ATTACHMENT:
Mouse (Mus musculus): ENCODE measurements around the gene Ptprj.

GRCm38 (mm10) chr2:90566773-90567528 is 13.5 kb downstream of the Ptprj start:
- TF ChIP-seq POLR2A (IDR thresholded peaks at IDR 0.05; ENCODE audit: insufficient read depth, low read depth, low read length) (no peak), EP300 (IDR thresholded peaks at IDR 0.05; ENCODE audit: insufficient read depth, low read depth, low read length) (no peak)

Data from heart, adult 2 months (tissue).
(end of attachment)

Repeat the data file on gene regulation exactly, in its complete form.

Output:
Mouse (Mus musculus): ENCODE measurements around the gene Ptprj.

GRCm38 (mm10) chr2:90566773-90567528 is 13.5 kb downstream of the Ptprj start:
- TF ChIP-seq POLR2A (IDR thresholded peaks at IDR 0.05; ENCODE audit: insufficient read depth, low read depth, low read length) (no peak), EP300 (IDR thresholded peaks at IDR 0.05; ENCODE audit: insufficient read depth, low read depth, low read length) (no peak)

Data from heart, adult 2 months (tissue).